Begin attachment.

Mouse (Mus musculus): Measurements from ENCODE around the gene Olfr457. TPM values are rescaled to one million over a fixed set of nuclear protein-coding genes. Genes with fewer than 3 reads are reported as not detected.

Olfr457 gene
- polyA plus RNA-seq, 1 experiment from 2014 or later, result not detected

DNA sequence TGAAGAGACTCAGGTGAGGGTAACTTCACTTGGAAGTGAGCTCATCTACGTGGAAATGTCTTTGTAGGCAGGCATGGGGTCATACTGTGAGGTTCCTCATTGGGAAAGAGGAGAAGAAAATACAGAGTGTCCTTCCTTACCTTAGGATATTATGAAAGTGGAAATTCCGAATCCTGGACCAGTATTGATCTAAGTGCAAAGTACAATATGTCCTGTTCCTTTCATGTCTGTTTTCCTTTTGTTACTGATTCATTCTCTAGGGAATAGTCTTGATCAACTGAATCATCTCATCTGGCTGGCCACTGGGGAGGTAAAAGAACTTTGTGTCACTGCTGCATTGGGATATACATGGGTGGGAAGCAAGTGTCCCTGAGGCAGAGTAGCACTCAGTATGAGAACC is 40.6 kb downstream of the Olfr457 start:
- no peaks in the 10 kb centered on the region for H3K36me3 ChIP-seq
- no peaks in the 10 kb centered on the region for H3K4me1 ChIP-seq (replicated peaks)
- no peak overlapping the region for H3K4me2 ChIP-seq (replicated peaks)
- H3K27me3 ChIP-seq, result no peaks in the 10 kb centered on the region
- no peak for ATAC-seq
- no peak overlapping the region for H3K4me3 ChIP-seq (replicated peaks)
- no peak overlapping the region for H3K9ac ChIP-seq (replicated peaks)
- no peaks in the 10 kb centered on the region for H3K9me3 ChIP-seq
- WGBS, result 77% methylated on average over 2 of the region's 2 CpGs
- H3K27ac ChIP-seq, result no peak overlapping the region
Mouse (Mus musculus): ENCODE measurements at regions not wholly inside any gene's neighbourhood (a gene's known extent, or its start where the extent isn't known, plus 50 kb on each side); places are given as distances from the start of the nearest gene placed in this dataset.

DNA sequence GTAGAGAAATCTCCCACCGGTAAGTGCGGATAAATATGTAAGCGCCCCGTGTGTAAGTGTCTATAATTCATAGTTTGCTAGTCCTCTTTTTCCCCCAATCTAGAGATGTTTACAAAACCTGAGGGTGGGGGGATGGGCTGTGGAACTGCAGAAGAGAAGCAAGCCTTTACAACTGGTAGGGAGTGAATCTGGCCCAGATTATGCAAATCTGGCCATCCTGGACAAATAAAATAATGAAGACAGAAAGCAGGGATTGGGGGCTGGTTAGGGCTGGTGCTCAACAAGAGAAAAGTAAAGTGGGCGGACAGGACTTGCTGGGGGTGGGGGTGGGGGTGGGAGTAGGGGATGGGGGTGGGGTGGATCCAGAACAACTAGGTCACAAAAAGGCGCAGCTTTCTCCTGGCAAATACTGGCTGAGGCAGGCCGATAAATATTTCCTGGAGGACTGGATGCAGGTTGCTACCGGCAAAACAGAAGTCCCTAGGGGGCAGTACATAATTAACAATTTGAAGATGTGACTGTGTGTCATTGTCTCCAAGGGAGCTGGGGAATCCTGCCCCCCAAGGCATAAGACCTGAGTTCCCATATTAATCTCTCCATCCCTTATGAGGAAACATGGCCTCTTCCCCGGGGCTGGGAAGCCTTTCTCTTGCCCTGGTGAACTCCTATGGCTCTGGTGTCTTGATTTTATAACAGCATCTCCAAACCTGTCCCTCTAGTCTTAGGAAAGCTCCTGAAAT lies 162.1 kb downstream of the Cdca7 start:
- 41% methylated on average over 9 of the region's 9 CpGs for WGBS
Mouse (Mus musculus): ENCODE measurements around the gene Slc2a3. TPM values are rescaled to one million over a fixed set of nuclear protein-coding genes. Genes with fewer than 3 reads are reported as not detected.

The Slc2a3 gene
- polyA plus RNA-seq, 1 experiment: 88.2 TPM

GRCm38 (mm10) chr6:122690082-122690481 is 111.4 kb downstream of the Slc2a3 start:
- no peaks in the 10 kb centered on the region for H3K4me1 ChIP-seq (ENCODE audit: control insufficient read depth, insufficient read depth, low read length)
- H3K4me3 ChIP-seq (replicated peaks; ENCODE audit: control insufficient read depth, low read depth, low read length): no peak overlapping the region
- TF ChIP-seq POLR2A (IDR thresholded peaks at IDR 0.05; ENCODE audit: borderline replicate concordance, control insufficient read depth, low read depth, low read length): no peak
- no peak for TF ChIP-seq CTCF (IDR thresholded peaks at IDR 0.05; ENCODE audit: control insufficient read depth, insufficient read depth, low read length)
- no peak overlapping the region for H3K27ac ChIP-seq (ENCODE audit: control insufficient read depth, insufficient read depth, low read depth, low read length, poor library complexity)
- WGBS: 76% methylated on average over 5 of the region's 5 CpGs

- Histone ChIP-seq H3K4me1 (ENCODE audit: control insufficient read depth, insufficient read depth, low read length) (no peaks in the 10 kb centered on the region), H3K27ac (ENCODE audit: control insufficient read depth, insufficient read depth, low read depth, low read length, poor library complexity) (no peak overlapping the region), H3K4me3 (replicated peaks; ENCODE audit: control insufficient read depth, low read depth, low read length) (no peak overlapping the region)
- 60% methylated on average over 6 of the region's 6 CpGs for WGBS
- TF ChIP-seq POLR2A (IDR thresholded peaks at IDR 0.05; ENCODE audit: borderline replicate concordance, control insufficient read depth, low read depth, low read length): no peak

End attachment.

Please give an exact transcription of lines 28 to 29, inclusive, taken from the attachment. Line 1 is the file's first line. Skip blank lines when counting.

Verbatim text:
- Histone ChIP-seq H3K4me1 (ENCODE audit: control insufficient read depth, insufficient read depth, low read length) (no peaks in the 10 kb centered on the region), H3K27ac (ENCODE audit: control insufficient read depth, insufficient read depth, low read depth, low read length, poor library complexity) (no peak overlapping the region), H3K4me3 (replicated peaks; ENCODE audit: control insufficient read depth, low read depth, low read length) (no peak overlapping the region)
- 60% methylated on average over 6 of the region's 6 CpGs for WGBS